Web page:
Yarek Godfrey was a painter with several names but one very distinctive style. He was born Jaroslaw Pawel Nowicki in Olsztyn, Poland, where he grew up, and in 1978 moved to Krakow, from where he graduated from the Academy of Fine Arts in 1982, having specialised in stage and costume design for the theatre. In 1983 he moved permanently to Paris, painting under a variety of names including Jaroslaw Godfrejow, Godfrey.ow, and most commonly and definitively Yarek Godfrey.
Godfrey received numerous awards for his work, including the Gold Medal of the Salon of Young Artists in 1987 and the Grand Prix of the International Art Salon Côte d’Azur in Cannes in 1990. His work was included in numerous group and individual exhibitions, primarily in the United States and France, but also in Belgium, Monaco and Italy.
Godfrey painted women, almost always using the same three models, and almost always in the same sensuous palette of ochres and deep reds. Partly because he produced so many works, and partly because many were commissions, he could sometimes be rather repetitive and kitsch, using too-obvious elements like water lilies, swans and high heels, but when inspired he produced some very original and thought-provoking images.
Shortly before his untimely death he was interviewed by the ArtLiveAndBeauty blog, where he explained some of the rationale behind his work: ‘My images consist of my memories, dreams and hopes. It’s a kind of fate, a passion, a beloved captivity, from which you die happy and completely lost. In the artist’s soul there is nothing but a thirst for the ideal, a burning creative dissatisfaction. It’s like in sex, you know, the more you are involved, the more joy and burning torment it can bring you.’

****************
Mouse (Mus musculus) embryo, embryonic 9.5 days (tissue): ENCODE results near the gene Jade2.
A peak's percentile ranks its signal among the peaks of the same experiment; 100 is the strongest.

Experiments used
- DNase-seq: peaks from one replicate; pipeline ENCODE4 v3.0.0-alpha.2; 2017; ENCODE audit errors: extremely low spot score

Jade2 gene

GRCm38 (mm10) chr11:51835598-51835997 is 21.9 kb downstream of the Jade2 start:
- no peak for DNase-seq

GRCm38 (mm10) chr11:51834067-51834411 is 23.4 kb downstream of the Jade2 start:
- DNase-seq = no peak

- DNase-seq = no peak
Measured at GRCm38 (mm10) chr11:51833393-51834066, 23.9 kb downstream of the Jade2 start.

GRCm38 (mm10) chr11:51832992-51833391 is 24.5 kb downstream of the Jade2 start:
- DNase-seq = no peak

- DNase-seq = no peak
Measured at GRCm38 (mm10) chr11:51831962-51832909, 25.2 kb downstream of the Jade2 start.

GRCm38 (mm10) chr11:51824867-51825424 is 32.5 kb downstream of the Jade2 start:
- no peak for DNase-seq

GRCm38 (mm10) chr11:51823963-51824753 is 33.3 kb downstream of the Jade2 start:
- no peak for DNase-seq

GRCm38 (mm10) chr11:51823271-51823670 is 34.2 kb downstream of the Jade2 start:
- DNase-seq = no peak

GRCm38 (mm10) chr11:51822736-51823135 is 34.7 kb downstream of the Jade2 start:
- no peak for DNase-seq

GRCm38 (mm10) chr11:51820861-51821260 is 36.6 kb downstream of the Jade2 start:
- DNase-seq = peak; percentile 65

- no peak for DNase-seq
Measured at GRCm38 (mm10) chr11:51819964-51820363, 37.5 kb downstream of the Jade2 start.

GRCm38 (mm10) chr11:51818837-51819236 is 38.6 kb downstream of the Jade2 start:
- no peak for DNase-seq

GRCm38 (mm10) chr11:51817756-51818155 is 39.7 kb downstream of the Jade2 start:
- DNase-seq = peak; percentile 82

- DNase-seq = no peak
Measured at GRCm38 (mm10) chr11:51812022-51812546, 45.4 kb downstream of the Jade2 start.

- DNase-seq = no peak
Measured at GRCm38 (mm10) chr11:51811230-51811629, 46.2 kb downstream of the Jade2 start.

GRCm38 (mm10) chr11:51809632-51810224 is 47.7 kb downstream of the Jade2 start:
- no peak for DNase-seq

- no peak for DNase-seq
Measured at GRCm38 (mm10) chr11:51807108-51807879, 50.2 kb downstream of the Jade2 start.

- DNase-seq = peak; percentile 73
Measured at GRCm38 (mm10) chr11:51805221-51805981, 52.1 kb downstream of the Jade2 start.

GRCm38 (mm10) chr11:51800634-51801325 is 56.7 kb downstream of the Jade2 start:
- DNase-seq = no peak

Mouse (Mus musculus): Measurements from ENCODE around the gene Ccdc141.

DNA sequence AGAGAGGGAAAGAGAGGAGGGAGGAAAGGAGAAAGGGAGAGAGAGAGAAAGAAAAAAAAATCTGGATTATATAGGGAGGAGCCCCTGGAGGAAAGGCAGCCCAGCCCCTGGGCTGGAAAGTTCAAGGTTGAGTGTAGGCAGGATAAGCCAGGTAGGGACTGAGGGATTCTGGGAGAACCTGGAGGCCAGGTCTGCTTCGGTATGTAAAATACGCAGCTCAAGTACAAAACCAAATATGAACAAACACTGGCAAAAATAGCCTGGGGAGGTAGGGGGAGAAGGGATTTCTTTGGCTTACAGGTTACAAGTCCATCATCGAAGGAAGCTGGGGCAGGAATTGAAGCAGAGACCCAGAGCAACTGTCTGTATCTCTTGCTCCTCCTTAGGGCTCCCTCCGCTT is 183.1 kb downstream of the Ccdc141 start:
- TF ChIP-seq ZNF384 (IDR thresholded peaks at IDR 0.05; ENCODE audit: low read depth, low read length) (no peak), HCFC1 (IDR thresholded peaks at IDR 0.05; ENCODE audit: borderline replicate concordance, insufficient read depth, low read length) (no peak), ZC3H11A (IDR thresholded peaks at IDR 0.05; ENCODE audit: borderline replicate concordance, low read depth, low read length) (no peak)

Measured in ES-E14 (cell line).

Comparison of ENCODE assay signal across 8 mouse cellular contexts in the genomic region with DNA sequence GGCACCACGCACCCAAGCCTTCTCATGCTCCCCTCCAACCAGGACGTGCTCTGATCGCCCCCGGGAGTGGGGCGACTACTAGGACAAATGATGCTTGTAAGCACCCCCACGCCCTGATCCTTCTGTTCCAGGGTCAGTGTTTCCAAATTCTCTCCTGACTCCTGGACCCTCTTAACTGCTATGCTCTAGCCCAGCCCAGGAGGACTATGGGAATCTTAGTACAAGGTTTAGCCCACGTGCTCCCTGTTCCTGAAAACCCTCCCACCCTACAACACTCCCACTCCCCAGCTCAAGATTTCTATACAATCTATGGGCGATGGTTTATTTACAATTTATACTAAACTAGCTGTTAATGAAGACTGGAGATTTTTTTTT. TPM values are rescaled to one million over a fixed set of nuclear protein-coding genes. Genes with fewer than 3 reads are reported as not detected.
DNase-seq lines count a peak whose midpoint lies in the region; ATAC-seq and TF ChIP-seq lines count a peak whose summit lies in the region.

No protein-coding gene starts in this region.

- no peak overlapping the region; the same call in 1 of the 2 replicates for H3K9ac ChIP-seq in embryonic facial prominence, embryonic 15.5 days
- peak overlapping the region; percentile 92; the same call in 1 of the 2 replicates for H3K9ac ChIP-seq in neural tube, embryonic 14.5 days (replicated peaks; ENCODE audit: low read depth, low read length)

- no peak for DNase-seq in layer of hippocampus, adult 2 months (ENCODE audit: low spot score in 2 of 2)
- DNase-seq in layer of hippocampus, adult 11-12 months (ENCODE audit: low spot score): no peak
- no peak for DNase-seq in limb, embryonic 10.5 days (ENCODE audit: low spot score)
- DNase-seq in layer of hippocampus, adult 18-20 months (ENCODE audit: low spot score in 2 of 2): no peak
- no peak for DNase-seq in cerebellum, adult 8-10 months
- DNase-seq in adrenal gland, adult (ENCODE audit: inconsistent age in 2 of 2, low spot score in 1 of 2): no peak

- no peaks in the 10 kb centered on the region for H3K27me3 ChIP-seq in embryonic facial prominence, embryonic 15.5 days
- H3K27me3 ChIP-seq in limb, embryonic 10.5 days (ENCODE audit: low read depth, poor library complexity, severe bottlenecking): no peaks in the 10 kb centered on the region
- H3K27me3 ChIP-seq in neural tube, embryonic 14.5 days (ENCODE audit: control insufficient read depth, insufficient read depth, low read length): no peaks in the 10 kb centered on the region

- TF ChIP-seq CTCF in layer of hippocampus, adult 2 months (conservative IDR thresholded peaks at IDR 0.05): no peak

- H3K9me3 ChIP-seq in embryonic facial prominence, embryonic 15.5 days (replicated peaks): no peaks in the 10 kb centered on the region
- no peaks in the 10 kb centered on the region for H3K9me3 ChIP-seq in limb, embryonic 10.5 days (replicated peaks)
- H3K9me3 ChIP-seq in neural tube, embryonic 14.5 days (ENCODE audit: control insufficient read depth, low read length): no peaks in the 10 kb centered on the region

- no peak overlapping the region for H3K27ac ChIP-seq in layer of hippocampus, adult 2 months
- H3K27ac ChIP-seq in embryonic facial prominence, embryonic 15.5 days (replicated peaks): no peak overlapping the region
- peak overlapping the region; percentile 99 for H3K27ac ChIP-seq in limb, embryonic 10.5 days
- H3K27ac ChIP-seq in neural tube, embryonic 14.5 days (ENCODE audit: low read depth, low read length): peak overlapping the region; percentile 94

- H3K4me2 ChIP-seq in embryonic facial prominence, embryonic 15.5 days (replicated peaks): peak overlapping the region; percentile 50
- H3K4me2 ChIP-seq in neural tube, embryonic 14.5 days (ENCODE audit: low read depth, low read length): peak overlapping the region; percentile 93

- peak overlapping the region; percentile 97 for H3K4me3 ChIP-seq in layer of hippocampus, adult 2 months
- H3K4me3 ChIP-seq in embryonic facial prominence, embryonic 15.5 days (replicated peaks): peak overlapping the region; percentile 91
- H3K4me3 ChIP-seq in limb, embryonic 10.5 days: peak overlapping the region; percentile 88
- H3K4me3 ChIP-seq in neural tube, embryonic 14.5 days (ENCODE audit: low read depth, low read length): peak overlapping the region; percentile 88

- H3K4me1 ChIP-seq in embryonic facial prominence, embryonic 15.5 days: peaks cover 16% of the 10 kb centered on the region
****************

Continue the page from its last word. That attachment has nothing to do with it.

When asked whether his models were also sometimes his mistresses, he replied ‘In the physical sense, never. It would ruin everything. The point is to fall in love with the model and pour all the passion onto the canvas. If an artist does not develop a passion for the woman he is painting, then this passion will never arise in a person looking at a painting. The technique may be excellent, but the feeling is not technique, it must be experienced in order for it to be absorbed into the canvas. I have three models constantly working – one American, one French and one Polish. I love all of them very much, and they are all sacred and inviolable. My passion for them has an outlet only in painting. You know, to really love food you have to starve. For me it’s the same with art.’